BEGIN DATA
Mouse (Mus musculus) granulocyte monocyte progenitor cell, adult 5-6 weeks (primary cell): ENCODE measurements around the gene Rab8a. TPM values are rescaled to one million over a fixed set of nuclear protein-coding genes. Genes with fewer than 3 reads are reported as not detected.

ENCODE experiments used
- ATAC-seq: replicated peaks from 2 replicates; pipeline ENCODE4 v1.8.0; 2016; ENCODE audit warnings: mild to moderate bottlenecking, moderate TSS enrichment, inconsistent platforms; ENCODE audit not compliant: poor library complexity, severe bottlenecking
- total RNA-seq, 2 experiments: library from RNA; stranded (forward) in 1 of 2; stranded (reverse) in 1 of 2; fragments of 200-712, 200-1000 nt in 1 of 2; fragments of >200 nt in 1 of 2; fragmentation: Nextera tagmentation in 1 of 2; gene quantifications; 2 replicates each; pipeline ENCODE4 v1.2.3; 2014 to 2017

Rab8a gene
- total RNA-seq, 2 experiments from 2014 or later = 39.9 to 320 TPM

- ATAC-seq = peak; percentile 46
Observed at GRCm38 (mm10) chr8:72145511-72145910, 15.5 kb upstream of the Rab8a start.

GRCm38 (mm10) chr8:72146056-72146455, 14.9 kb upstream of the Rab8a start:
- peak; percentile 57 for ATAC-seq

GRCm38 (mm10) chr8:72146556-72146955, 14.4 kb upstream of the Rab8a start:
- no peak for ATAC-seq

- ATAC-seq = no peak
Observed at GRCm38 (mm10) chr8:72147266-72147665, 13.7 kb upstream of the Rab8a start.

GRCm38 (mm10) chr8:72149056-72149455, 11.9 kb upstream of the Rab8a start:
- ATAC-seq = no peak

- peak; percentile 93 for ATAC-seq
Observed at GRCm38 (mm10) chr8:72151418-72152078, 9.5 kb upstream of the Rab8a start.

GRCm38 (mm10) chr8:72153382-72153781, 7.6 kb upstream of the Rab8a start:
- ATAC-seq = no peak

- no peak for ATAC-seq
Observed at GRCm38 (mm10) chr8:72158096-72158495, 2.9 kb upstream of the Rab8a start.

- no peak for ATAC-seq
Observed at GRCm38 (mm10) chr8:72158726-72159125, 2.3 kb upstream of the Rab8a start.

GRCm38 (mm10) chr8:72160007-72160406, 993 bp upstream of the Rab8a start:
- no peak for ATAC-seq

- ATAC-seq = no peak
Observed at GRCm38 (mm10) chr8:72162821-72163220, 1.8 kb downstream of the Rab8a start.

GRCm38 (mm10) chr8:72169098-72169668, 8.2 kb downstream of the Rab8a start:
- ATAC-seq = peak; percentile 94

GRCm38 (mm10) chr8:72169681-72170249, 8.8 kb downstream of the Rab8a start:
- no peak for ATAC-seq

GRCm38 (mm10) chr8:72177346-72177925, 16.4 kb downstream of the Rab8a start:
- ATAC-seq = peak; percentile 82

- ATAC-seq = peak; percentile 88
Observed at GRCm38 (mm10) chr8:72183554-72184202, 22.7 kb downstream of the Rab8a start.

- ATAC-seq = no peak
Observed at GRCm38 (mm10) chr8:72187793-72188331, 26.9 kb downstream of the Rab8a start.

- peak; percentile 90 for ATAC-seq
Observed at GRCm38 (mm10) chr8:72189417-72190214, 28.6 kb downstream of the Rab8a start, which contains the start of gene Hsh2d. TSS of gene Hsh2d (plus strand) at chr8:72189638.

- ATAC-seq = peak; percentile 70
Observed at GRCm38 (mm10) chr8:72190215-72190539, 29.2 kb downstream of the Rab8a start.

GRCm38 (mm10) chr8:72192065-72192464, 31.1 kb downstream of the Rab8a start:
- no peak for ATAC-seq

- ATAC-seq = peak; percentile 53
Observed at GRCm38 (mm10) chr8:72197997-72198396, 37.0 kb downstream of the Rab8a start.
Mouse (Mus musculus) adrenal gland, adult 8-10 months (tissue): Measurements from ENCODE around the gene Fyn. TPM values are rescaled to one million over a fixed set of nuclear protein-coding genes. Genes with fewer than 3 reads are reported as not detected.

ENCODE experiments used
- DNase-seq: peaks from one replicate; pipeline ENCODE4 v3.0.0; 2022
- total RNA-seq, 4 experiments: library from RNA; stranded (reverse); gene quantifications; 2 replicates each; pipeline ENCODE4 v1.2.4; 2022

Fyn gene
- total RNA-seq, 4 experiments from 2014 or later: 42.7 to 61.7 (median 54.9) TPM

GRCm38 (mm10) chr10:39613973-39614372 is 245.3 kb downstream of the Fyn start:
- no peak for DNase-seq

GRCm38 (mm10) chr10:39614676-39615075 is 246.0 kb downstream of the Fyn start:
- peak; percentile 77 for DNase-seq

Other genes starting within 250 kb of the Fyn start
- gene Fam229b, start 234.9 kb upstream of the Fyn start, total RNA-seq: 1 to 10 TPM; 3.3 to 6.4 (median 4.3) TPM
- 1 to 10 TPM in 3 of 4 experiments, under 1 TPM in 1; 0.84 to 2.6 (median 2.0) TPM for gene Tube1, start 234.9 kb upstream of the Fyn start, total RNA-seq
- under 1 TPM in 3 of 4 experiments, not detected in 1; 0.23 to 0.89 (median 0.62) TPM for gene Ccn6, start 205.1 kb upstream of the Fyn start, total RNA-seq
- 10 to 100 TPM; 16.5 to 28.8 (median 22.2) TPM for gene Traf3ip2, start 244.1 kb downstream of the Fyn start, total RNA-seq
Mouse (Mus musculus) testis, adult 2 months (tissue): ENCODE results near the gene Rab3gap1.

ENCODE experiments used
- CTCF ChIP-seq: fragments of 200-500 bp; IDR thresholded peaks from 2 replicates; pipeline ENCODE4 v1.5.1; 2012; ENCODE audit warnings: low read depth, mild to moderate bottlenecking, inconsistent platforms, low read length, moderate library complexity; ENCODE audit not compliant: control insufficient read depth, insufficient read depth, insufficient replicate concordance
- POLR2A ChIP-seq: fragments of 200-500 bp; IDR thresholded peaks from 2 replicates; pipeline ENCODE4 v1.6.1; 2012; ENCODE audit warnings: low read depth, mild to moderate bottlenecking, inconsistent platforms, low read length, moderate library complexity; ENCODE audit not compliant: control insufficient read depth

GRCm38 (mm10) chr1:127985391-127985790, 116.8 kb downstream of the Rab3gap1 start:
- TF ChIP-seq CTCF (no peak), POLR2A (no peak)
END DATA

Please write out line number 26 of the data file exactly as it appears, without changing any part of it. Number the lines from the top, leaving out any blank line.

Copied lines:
- no peak for ATAC-seq